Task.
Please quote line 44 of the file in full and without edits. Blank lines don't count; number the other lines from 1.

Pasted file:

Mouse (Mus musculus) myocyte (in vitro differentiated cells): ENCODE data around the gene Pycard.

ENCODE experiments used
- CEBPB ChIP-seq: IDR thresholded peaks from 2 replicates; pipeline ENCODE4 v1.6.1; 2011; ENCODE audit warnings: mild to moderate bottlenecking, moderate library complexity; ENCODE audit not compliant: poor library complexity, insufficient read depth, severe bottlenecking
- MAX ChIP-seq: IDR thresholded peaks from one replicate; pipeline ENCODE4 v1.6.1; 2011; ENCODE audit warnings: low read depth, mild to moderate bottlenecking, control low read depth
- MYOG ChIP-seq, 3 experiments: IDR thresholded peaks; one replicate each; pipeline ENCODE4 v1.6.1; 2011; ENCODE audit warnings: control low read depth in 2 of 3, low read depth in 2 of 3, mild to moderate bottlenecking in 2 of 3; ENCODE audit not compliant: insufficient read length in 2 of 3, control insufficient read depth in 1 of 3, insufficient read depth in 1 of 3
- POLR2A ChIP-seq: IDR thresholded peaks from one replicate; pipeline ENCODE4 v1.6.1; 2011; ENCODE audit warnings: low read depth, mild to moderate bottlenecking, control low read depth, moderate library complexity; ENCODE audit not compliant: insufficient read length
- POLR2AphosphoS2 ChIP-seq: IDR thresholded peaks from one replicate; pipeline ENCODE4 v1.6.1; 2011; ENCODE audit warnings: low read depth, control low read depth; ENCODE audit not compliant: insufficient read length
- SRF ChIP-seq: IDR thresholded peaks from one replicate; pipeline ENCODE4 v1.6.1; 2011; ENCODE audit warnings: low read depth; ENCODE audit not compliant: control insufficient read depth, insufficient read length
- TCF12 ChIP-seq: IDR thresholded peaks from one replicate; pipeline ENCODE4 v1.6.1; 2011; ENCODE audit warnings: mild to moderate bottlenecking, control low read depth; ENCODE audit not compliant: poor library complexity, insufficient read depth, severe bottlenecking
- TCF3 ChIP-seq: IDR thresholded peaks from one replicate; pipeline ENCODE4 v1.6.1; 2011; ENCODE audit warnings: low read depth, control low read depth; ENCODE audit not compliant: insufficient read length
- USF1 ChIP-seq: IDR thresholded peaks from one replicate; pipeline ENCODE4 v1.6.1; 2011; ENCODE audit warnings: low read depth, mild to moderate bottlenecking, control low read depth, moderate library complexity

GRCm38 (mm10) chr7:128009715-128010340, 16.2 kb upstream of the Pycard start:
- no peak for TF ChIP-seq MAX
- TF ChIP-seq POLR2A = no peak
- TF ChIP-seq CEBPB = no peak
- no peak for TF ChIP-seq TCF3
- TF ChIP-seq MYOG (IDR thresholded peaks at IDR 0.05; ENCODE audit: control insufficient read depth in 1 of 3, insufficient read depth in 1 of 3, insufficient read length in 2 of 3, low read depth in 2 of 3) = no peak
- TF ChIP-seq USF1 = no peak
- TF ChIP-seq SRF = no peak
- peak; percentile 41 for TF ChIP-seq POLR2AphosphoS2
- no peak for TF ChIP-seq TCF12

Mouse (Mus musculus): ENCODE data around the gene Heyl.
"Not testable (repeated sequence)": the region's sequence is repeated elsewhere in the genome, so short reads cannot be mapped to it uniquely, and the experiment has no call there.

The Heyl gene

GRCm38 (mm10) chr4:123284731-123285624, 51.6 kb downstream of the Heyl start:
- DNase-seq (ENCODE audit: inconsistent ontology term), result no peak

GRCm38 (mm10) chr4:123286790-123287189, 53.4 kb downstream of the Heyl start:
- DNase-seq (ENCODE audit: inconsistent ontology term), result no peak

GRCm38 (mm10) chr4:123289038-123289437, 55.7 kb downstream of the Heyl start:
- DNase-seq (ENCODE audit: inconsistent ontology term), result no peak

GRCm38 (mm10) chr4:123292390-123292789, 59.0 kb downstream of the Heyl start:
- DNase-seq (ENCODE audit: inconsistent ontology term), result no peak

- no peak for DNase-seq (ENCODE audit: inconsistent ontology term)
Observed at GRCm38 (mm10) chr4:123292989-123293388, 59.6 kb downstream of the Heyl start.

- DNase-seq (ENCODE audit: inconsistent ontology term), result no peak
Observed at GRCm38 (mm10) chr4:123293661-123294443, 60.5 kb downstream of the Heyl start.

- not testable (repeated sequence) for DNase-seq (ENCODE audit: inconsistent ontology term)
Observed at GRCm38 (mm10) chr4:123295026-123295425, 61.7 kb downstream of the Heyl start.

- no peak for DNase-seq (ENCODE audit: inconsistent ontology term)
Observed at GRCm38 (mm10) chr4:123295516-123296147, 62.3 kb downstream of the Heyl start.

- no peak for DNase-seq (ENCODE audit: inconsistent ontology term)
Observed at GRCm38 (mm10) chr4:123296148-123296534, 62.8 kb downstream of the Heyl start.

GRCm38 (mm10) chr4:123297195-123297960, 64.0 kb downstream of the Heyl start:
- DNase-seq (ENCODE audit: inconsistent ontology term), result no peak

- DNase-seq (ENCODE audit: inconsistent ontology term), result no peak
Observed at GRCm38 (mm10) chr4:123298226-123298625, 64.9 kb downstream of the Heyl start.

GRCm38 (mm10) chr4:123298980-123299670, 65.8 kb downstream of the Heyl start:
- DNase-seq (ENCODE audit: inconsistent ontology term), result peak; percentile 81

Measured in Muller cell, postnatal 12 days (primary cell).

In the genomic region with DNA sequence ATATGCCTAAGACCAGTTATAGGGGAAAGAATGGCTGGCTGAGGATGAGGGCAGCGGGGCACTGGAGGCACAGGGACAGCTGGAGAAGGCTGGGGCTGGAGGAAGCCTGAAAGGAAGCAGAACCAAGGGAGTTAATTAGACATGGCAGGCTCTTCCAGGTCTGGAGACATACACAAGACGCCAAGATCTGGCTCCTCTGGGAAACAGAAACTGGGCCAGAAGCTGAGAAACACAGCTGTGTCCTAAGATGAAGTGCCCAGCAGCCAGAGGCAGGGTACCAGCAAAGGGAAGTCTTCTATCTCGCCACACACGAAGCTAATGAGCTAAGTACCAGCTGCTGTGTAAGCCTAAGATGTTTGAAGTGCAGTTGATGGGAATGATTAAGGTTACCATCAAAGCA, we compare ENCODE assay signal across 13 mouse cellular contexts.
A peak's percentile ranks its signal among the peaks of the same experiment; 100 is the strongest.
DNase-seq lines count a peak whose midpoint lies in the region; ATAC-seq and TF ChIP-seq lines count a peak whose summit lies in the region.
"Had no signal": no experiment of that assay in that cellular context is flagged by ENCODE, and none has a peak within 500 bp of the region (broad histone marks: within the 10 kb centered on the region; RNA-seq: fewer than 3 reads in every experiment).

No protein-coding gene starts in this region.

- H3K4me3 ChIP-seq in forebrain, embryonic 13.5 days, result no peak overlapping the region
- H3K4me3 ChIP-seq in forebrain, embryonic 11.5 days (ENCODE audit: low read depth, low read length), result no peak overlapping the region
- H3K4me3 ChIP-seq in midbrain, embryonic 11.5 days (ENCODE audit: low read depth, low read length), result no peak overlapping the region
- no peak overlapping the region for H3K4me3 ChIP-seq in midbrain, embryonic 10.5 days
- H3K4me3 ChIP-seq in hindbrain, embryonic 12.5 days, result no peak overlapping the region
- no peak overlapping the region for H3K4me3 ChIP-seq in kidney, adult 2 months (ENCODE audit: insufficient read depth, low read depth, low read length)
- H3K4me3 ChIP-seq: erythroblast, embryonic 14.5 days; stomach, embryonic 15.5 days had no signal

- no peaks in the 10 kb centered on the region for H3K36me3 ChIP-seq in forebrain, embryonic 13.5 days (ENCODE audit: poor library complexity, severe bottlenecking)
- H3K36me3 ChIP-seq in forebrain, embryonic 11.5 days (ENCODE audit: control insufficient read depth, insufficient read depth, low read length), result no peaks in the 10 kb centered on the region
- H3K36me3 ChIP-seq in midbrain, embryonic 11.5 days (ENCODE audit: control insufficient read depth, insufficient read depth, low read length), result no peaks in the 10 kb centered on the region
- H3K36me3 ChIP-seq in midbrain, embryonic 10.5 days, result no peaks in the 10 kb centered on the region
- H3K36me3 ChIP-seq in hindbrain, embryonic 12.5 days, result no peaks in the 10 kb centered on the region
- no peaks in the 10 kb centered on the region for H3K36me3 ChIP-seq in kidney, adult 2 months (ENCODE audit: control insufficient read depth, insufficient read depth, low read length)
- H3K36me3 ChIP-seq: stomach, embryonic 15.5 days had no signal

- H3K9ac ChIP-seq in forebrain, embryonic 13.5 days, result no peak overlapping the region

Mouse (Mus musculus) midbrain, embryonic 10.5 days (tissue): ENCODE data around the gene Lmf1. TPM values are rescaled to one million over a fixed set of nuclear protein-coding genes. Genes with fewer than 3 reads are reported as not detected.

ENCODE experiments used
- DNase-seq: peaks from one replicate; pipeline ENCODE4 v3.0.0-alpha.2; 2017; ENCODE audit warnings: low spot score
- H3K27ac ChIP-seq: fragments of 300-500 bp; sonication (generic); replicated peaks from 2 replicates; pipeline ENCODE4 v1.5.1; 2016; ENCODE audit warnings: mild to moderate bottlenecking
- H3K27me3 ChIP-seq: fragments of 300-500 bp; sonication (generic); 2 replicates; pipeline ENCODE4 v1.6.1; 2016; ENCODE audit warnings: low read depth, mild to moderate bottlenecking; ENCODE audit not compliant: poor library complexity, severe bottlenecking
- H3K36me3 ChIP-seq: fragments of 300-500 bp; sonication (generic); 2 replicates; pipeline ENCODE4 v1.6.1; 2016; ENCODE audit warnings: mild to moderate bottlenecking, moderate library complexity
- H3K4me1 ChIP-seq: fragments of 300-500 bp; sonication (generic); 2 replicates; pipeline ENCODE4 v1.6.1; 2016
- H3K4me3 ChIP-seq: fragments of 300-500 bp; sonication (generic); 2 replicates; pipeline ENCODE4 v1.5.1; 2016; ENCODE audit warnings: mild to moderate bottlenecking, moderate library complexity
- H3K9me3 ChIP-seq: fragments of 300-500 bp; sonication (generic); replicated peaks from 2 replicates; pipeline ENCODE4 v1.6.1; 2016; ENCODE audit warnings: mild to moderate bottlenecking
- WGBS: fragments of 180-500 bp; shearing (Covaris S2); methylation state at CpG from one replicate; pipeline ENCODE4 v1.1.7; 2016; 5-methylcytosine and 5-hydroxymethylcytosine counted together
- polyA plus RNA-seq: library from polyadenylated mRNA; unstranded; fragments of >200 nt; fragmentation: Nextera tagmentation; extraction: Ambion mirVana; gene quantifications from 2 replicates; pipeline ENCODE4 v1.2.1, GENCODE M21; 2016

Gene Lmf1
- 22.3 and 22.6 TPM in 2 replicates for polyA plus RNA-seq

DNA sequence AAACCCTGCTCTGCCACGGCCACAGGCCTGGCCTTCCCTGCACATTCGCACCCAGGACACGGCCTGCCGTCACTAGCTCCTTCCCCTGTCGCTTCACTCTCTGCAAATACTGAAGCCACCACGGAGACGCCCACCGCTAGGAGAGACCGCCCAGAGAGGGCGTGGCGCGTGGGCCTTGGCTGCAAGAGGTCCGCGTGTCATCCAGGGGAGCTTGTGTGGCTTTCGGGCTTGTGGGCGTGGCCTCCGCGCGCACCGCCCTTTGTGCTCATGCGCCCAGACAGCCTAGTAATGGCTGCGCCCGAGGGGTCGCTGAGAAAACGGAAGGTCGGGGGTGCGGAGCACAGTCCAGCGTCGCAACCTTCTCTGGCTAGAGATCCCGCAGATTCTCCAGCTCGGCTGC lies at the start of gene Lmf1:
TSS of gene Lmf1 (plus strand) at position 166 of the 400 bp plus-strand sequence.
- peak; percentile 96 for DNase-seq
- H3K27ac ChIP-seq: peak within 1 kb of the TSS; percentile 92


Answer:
- DNase-seq (ENCODE audit: inconsistent ontology term), result no peak